Malmö University Publications
Change search
CiteExportLink to record
Permanent link

Direct link
Cite
Citation style
  • apa
  • ieee
  • modern-language-association-8th-edition
  • vancouver
  • Other style
More styles
Language
  • de-DE
  • en-GB
  • en-US
  • fi-FI
  • nn-NO
  • nn-NB
  • sv-SE
  • Other locale
More languages
Output format
  • html
  • text
  • asciidoc
  • rtf
Personalising Applications to Influence Health-Related Behaviour: An Exploration of Differences in Motivation
Malmö högskola, Faculty of Technology and Society (TS), Department of Computer Science and Media Technology (DVMT).ORCID iD: 0000-0002-2784-2238
Senior Software Development Engineer, Amazon, Vancouver, Canada .
Malmö högskola, Faculty of Technology and Society (TS), Department of Computer Science and Media Technology (DVMT).ORCID iD: 0000-0002-4261-281X
2017 (English)In: 22nd UK Academy for Information Systems International Conference: Ubiquitous Information Systems: Surviving & thriving in a connected society, UK Academy for Information Systems , 2017, article id 31Conference paper, Published paper (Refereed)
Abstract [en]

To support health-related behaviour changes, consumers may use technologies such as smartphones, smartbands, sensors and other devices connected to the Internet of Things. Research has shown that personalising the interaction, including the interface, data, and feedback, can result in more effective outcomes in terms of the desired changes in behaviour. This paper reports on a pilot study that tested a smartphone step challenge application that was personalised based on the user’s motivational style using the Behavioural Inhibition System/Behavioural Approach System (BIS/BAS) scales of Reinforcement Sensitivity Theory. The results indicated that participation in the step challenge did change the behaviour of the participants. For half the days of the challenge, the application delivered pep talks tailored to the two motivational styles and to the participant’s behaviour (taking more or fewer steps than on the previous day). While the study found that participants with different motivational styles responded differently to the motivational cues (pep talks), their responses did not appear to be influenced by the personalisation of the pep talks.

Place, publisher, year, edition, pages
UK Academy for Information Systems , 2017. article id 31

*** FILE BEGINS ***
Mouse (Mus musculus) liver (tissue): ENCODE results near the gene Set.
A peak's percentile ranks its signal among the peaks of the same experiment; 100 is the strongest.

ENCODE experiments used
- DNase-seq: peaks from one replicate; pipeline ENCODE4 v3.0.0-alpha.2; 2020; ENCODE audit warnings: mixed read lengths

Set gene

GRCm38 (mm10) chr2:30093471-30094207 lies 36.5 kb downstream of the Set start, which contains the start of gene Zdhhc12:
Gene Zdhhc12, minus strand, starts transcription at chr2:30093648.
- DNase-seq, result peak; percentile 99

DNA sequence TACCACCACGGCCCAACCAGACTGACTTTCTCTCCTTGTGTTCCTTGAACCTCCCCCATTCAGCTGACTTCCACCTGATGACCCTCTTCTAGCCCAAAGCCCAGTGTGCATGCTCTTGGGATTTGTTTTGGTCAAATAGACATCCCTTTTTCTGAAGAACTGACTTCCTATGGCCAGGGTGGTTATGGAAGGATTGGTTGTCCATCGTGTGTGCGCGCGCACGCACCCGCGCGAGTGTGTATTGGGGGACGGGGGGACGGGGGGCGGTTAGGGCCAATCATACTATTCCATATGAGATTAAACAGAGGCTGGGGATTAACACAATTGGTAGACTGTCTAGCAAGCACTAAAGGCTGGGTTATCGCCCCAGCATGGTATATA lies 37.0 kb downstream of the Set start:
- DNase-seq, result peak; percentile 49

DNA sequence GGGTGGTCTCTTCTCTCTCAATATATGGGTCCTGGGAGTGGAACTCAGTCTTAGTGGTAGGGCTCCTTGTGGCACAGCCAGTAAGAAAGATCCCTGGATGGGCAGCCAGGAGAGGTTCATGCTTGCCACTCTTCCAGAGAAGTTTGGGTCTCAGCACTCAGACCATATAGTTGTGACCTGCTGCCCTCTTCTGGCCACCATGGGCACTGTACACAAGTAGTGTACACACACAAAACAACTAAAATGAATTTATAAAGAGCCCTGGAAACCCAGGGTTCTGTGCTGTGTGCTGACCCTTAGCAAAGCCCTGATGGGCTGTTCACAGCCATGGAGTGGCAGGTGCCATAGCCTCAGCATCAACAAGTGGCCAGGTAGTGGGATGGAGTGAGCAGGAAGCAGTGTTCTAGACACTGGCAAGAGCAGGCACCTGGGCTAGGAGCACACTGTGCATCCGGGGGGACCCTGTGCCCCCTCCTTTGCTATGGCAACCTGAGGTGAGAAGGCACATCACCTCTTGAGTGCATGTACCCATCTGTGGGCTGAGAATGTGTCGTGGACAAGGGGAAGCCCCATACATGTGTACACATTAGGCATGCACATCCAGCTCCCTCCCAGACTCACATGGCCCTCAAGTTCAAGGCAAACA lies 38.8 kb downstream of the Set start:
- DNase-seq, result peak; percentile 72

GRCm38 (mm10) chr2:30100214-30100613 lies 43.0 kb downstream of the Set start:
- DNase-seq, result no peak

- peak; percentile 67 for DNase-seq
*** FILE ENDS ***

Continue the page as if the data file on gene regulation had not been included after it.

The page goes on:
Keywords [en]
Motivation, Personalization, Behavior, Internet of Things, Health
National Category
Engineering and Technology
Identifiers
URN: urn:nbn:se:mau:diva-12445Local ID: 24174OAI: oai:DiVA.org:mau-12445DiVA, id: diva2:1409492
Conference
UK Academy for Information Systems (UKAIS) 22nd Annual Conference, Oxford, UK (3rd-5th April 2017)
Available from: 2020-02-29 Created: 2020-02-29 Last updated: 2024-05-13Bibliographically approved

Open Access in DiVA

fulltext(374 kB)223 downloads
File information
File name FULLTEXT01.pdfFile size 374 kBChecksum SHA-512
964155518839dbfafaa7a0f5ad7483efc74e8f7aca8727c49416f266b96c3e0795803aa4efe2a64515e14d1ad19f0b3849ff68a4ec73a27c5f8b7a5f79b6a98d
Type fulltextMimetype application/pdf

Other links

Fulltext

Authority records

Russo, Nancy LOlsson, Carl Magnus

Search in DiVA

By author/editor
Russo, Nancy LOlsson, Carl Magnus
By organisation
Department of Computer Science and Media Technology (DVMT)
Engineering and Technology

Search outside of DiVA

GoogleGoogle Scholar
Total: 223 downloads
The number of downloads is the sum of all downloads of full texts. It may include eg previous versions that are now no longer available

urn-nbn

Altmetric score

urn-nbn
Total: 107 hits
CiteExportLink to record
Permanent link

Direct link
Cite
Citation style
  • apa
  • ieee
  • modern-language-association-8th-edition
  • vancouver
  • Other style
More styles
Language
  • de-DE
  • en-GB
  • en-US
  • fi-FI
  • nn-NO
  • nn-NB
  • sv-SE
  • Other locale
More languages
Output format
  • html
  • text
  • asciidoc
  • rtf